On Thursday, Walmart announced it would remove firearms displays from public view, citing “civil unrest” before reversing the announcement on Friday. Walmart was not alone in preparing the retail industry for post-election trouble.
After having firearms and ammunition removed from public displays in its stores in the United States, Walmart reversed course the next day.
- Walmart cited “civil unrest” earlier in the week that led to damage and looting of its stores in its decision to pull the products.
- The decision and its reversal comes in the final days of the presidential election. Before the reversal, the company noted the items were still available for customers to buy.
- The retail giant took similar precautions earlier this year in the wake of the protests and riots after the death of George Floyd.
- Data from the National Shooting Sports Foundation suggests Americans have been purchasing firearms at a record pace this year based on background check statistics. The NSSF estimates 5 million firearms have been sold, with 40% of buyers being first-time gun owners.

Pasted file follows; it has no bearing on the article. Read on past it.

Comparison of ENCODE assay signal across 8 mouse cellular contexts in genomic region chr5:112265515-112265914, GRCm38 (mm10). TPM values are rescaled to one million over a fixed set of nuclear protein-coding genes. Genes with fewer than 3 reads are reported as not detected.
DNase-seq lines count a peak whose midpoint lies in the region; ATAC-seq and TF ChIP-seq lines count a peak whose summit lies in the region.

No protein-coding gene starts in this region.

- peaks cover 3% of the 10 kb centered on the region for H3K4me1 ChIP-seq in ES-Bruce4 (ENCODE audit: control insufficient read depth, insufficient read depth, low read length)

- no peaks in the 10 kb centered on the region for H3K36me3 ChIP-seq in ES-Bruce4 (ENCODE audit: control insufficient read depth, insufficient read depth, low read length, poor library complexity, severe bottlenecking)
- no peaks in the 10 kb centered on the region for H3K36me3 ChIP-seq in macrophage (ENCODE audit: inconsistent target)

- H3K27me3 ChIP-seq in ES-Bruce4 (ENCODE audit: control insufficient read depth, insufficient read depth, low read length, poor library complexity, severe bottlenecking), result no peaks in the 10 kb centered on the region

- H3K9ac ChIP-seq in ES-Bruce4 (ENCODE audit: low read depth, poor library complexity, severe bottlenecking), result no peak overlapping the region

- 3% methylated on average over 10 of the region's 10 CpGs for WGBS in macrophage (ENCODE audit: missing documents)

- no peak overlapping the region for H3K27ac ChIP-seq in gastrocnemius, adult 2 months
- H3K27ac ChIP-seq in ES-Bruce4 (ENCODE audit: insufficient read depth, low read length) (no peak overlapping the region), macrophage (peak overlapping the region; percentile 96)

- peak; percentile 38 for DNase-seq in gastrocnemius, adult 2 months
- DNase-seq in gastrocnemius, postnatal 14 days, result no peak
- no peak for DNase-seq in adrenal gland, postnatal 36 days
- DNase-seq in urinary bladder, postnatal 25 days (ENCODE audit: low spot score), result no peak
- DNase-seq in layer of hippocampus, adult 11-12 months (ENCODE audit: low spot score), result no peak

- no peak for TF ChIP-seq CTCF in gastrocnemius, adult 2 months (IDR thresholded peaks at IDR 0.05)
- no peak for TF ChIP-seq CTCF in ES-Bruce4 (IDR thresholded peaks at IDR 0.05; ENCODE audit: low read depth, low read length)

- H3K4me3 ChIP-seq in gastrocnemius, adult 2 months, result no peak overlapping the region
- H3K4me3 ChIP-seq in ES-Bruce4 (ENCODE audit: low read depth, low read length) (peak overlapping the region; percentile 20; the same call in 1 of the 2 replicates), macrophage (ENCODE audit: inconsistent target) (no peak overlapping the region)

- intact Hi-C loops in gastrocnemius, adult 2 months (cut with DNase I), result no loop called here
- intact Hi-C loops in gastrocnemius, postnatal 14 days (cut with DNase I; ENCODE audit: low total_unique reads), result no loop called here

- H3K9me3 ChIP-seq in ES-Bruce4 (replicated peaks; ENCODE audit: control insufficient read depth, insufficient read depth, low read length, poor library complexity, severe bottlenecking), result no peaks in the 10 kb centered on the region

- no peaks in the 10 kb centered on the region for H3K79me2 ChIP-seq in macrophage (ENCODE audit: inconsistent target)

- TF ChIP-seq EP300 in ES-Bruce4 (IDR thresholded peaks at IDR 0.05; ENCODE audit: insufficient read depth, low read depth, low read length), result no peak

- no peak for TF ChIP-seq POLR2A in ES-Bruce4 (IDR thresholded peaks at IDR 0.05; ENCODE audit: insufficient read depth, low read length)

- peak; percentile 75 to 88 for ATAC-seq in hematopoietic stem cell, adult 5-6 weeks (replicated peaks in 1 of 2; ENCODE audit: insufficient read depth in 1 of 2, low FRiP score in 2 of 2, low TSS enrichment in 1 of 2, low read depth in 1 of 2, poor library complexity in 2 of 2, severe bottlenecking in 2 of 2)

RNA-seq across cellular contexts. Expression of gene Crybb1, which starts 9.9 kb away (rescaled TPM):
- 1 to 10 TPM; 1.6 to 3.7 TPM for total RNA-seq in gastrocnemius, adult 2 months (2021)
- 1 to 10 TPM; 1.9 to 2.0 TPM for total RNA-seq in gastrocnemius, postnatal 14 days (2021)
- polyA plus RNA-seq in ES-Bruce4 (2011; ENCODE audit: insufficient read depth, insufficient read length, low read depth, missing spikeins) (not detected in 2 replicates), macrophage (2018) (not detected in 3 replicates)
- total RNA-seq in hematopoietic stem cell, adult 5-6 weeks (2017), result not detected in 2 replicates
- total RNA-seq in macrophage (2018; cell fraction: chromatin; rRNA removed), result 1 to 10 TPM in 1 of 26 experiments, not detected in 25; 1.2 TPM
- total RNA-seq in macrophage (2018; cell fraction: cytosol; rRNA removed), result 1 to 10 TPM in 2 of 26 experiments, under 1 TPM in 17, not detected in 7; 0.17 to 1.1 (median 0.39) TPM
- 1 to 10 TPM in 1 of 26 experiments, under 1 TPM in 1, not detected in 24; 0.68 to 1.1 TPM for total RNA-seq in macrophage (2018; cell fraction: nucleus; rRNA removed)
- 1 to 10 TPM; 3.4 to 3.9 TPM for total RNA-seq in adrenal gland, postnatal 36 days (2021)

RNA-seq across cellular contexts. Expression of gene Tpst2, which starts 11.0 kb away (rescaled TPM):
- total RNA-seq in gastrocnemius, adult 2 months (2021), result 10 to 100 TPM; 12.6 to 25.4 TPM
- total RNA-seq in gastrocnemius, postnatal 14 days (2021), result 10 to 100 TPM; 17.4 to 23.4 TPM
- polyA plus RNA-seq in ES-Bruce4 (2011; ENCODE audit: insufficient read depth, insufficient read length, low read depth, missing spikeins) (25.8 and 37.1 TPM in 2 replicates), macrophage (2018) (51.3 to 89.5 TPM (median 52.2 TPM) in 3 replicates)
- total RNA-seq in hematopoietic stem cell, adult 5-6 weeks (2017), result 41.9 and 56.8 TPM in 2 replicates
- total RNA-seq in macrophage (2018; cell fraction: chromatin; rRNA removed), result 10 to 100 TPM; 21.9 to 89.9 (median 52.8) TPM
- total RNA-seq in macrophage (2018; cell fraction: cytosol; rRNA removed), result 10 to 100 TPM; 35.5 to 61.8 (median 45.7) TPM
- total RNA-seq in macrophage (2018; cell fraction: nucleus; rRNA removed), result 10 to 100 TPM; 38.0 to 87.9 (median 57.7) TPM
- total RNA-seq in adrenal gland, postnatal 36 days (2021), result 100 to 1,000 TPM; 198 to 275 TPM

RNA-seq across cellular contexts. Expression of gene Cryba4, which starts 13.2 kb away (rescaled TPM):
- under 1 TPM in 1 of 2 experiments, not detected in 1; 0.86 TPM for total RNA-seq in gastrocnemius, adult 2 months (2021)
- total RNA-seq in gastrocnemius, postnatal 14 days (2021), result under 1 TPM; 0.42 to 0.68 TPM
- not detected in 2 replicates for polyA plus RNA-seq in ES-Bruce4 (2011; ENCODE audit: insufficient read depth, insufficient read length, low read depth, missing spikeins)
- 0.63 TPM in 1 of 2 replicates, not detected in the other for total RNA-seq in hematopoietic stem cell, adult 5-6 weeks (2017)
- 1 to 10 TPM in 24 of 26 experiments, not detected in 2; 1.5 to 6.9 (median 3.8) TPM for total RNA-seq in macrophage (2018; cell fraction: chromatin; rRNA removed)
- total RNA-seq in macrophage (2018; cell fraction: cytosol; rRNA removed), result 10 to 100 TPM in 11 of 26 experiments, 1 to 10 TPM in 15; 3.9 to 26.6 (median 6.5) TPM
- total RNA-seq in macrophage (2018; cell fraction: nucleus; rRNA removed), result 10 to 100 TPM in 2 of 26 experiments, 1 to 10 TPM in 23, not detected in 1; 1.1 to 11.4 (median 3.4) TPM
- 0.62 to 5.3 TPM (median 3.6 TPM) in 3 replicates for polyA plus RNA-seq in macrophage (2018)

- Cities across the country are taking steps to prevent or mitigate potential post-election unrest. Chicago officials urged residents to demonstrate peacefully and to expect an increase in police presence. Some Washington, DC businesses are boarding up windows in preparation for possible violence.
- This is not the first time Walmart has made headlines for firearms-related announcements. Last year the company announced it would no longer sell certain calibers of ammunition.
- In its reporting of the reversal, Washington Post noted Walmart became an advocate for stricter gun laws and that its firearms-related announcements over the years has created backlash from customers.
- The New York Times framed the Walmart developments in the context of wider unrest, in which businesses have been advised on how to de-escalate tense and potentially violent situations after a “volatile” year.
- NBC News, in describing 2020’s social tumult, described social unrest related to police behavior as “heated protests” while characterizing opponents of various COVID restrictions as “protesters armed with assault rifles”.
- A National Review article emphasized this week’s protests in Philadelphia prompting Walmart’s decision started out as peaceful and became more violent.
- Conservative site Townhall noted each political side’s efforts to paint the other as the likely originators of potential post-election violence.
- The Federalist similarly mentioned Democrats’ fears President Trump “will not concede a loss during the 2020 election” while also pointing to anti-trump groups planning “mass riots and protests” if President Trump wins next week.
© Dallas Gerber, 2020